How to swap different types of rears into G-bodies

81cutlass

Comic Book Super Hero
Feb 16, 2009
4,366
113
Western MN
$2200 new is cheap?

A 8.8 is cheaper than that by far, like sub $1000. It's just the geometry sucks since the upper control arms are at different angles and locations than a G body so they force usage of conversion arms which screw up the instant center and suspension geometry. You can fix the geometry but its still not right. 4 lug also is a bummer so you need axles if you want to run GM pattern.

A 12 bolt is better but they aren't falling out of trees anymore.
 
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Reactions: 1 user
Oct 14, 2008
8,324
113
Melville,Saskatchewan
I would like to fit this rear end in my G body.....:banana:

Reminds me of my wife. I got her rear in my G body once last year. Maybe with new paint? She likes her rear in the Challenger GT, don't blame her. It didn't help the tail pipe fell off:(.
 
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Reactions: 1 user

81cutlass

Comic Book Super Hero
Feb 16, 2009
4,366
113
Western MN
8.8 from a fox body-$250
5 lug 31 spline moser axles-$270 new summit
31 spline posi carrier and 3.73 or so gears, buy salvage yard explorer rear- $200
8.8 swap arms from baseline suspensions- $320
3rl or 1350 yoke-$50
Gear install kit for 8.8-$100

That looks like $1200 total, and not NEARLY full scrounger value parts. No weld option.


You still need to buy a driveshaft and brake lines for any rear you do so you cant count that. You do have to buy ford lug wheels which also sucks for some people and backspacing, but most g bodies have 14
s anyways so the chance you buy new wheels anyways is high enough that thats a zero factor in the decision.

I am not a fan of 8.8 geometry which is why I don't have one in my car, but its a cost effective option for someone keeping under the 800hp range.
 

gnvair

G-Body Guru
Sep 1, 2018
978
93
Southern New Jersey near Philly
I think a fair price comparison is when starting with all new items;
Do the cost calculation of a 9" with all new supporting hard ware such as new center, new carrier, new ring and pinion, axles, bearings, brakes, etc.
Then do the calculation of a used 8.8 housing with new 31 spline carrier,new ring and pinion, new axles (stock 28 spline are fragile), new bearings, brake items and control arms (since you need them to bolt it in) and spring perches.
What I just said for the 8.8 could also be applied to the 64-77 A body rear ends such as the 12 bolt, 8.2, 8.5 etc.
 

Rob-Legacy1

Apprentice
Sep 11, 2016
66
18
New Braunfels Tx
The link I posted has all new parts limited slip , disc brakes, ring and pinion of your choice direct bolt in for Gbody 5x4&3/4 bolt pattern for $1895 . Which I'd say is pretty inexpensive. It would cost you a lot more to have me install a 8.8 in your car than it would that 9". At some point you have to value your time
 

81cutlass

Comic Book Super Hero
Feb 16, 2009
4,366
113
Western MN
Absolutely, a 9" can be a great option, I just think the assumption is when you buy a quick 9" you are getting all new parts, you don't. Not that anything is wrong with used, I prefer OEM used parts over new aftermarket alot of times due to the known quality and testing the OEM's go through that aftermarket groups aren't required to meet, but it's something to be mindful of.

A new center housing piece is an additional $100 (the base price includes a used unit)
A base 9" carrier made from grey iron is included which quick themselves only rates to 450hp. The good daytona bearing support nodular iron case is another $350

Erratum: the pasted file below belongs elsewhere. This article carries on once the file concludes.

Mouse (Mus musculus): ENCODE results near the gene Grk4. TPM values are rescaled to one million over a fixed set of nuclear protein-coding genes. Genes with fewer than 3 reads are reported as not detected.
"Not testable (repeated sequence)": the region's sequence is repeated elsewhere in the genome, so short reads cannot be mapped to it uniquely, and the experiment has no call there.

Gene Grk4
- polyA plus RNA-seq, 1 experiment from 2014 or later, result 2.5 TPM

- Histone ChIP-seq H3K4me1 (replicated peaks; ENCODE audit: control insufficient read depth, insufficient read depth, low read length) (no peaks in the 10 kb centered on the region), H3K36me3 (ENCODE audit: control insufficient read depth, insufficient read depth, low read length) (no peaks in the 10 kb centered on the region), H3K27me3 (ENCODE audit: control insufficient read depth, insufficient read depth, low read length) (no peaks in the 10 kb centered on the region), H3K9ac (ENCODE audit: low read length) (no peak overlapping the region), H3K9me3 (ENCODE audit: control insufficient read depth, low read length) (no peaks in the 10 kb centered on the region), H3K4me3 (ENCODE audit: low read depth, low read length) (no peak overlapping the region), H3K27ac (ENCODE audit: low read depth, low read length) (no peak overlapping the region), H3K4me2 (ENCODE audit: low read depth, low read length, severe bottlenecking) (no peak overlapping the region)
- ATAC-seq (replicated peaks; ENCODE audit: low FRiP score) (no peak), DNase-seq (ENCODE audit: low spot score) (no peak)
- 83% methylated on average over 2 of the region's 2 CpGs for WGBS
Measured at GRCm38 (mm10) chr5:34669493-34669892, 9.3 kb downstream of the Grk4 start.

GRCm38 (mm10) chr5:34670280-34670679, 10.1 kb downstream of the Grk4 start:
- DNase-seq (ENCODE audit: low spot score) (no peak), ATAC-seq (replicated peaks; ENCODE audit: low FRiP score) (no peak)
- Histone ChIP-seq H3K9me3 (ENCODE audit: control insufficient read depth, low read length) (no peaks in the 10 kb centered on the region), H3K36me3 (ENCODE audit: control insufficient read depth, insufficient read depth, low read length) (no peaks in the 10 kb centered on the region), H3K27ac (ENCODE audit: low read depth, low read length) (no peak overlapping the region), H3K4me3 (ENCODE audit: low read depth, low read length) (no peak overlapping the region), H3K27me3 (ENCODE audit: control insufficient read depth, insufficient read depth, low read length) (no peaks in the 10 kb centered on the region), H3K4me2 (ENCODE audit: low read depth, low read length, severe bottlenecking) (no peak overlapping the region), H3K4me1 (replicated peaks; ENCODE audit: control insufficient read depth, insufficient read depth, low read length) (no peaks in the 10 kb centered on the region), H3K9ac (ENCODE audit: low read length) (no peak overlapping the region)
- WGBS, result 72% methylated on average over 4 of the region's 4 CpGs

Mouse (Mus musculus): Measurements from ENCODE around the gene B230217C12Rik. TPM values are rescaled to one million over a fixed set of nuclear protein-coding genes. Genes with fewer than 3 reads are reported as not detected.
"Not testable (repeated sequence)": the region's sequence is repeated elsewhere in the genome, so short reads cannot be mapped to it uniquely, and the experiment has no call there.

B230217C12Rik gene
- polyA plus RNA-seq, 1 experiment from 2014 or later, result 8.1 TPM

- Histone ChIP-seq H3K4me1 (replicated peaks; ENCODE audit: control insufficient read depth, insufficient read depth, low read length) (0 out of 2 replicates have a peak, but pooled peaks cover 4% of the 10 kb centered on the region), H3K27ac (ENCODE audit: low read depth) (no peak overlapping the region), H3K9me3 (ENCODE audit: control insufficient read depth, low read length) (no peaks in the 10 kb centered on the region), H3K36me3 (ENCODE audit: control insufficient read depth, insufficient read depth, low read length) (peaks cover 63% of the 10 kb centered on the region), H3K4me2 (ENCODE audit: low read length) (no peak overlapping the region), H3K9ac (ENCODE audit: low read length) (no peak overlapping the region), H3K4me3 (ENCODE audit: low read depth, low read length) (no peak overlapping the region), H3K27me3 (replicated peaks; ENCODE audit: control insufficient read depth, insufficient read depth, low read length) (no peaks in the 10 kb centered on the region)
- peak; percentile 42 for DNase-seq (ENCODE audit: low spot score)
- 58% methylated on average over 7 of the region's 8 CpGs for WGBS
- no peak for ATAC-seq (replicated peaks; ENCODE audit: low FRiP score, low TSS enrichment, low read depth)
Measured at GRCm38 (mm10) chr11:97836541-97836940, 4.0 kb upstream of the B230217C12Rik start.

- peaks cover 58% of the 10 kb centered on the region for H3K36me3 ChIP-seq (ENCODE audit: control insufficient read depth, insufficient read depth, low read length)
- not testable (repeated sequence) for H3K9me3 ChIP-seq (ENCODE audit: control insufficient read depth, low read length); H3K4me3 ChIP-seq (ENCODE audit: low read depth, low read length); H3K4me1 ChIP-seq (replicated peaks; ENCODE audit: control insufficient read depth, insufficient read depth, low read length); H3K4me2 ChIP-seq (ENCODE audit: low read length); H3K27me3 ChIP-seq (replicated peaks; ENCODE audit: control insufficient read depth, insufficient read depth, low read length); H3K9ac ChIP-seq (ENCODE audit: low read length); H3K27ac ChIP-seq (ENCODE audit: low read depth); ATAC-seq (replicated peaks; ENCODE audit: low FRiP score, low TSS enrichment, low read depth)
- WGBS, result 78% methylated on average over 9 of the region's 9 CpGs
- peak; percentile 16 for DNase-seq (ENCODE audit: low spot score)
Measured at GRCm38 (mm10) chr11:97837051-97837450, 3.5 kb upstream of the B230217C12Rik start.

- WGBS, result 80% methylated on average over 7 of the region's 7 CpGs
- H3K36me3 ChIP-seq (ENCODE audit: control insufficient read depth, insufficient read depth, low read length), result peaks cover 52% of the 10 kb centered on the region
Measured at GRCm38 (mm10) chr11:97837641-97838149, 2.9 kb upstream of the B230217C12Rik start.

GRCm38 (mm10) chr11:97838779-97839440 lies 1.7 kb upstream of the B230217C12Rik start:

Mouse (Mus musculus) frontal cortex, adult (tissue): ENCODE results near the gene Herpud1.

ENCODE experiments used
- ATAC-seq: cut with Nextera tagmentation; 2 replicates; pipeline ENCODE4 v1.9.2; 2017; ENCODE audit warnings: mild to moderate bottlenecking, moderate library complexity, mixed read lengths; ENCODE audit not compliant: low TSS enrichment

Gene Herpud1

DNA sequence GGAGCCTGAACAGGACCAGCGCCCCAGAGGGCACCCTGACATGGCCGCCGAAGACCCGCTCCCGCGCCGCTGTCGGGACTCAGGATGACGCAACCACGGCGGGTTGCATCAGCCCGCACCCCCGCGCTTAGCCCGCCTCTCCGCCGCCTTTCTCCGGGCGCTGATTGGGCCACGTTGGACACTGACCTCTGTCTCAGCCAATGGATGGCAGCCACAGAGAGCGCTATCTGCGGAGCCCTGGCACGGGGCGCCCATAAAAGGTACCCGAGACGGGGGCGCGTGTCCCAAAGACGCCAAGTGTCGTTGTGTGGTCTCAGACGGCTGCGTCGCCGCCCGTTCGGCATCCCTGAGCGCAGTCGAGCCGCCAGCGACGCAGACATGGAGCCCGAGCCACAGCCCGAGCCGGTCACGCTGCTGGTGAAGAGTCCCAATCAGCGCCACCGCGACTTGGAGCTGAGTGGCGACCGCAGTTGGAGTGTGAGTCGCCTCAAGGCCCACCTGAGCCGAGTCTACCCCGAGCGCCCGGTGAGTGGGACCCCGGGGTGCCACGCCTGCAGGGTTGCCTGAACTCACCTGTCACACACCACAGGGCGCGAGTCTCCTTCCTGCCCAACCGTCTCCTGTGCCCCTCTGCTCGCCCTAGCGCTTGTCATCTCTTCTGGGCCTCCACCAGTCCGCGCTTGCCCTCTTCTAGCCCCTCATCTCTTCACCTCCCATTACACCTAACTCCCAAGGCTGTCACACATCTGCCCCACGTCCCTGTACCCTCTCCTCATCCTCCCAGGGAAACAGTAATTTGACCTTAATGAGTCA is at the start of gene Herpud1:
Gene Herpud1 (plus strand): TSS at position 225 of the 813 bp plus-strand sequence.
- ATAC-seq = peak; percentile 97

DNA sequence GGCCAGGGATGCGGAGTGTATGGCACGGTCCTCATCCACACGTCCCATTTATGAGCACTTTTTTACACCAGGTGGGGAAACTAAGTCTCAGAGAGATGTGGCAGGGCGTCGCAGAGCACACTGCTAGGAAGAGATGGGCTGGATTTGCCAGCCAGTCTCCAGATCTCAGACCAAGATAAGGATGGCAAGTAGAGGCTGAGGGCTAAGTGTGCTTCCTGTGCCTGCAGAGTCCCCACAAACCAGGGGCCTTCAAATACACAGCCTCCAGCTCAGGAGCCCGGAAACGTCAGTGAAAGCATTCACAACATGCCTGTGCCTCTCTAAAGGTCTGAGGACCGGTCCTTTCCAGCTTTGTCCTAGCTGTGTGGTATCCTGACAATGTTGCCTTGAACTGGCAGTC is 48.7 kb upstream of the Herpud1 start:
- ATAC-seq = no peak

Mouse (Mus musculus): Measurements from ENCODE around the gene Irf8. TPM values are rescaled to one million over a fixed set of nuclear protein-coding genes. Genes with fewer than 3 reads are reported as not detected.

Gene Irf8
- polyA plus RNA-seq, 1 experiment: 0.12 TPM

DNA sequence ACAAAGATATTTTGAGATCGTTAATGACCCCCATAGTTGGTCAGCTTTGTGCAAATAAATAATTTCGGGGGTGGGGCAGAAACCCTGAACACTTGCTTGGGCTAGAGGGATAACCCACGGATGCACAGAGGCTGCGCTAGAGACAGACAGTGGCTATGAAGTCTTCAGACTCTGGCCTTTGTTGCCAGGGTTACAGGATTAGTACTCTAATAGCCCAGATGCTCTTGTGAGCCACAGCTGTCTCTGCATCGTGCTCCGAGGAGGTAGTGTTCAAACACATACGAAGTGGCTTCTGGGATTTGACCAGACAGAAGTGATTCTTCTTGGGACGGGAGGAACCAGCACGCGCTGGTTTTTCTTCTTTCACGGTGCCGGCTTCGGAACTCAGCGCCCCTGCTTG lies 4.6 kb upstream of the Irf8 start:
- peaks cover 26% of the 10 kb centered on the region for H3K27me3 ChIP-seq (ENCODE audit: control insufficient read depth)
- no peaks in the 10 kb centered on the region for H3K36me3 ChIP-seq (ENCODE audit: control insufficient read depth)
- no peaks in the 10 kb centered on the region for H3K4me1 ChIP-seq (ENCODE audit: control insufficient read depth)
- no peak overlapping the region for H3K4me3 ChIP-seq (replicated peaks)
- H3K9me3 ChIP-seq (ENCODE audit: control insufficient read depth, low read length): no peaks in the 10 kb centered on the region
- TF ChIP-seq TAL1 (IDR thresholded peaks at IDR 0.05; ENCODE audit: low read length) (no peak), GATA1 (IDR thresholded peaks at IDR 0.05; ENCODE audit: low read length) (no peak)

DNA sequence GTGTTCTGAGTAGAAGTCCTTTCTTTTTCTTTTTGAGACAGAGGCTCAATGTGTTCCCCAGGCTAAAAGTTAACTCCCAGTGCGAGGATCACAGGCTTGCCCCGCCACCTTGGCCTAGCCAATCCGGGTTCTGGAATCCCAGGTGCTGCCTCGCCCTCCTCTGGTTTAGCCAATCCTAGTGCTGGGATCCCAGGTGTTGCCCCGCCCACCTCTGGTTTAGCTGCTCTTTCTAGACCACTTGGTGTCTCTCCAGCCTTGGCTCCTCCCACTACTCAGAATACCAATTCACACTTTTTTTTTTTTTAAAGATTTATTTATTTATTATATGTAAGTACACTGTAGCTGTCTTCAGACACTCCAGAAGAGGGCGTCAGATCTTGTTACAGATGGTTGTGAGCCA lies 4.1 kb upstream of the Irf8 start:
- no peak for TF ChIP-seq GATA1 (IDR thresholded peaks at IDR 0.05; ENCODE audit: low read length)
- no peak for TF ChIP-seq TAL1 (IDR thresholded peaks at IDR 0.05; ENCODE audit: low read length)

9" rears have the low pinion design which although is awesome for strength, is poor for power efficiency and they take additional power to turn.

A Ford 8.8 and GM 12 bolt are very similar in design and even share carrier bearings.

A GM 8.5/8.6 10 bolt is again similar in size and power capability as 8.8 and 12 bolt, its just that they don't come in widths and configurations that apply to G bodies very well.

Every rear axle option has its benefits and negatives and each person has to look into each option as to weather or not it is a good fit for what they want to do. Power, budget, amount of factory style fit wheels and efficiency of the axle are all factors people need to consider.

Saying "put a 9" into it" or "put an 8.8 in" is like saying "put a SBC in place of your 307 olds", the SBC can and often is a good choice, it's just people have CONSIDERABLY less brand attachment to their rear axle than they do their engine.


The issue is 9" cores are drying up, 12 bolts are rare these days, and the days of affordable GN/442 8.5's are long gone unless you get lucky.

The 8.8 has slightly replaced the 9" these days as the go to rear end for many applications in and outside of the G body world, but it's not the "Halo to do" rear axle and takes upgraded parts just like 9", 12 bolt, and 8.5/8.6 options.
 

Rob-Legacy1

Apprentice
Sep 11, 2016
66
18
New Braunfels Tx
I don't believe 9" parts are anywhere near drying up. Every heavy racing type still use them and every part is available new. and while the center section maybe used it was the only used part and not a wear Item. I have nothing against the 8.8 it's a fine differential but at the end of the day is not a great deal over a 9". The 8.5 is ridiculously expensive and unless restoring or you already have one is not a good option for cost saving. the 12 bolts are good aswell but still much more expensive than a 9". At the end of the day it is a personal choice. I was only giving my opinion and based on the article link posted in the og post the 9" I linked to was less expensive. if you have the ability and equipment to do it yourself you may be able to save some money but what value is your time.
 

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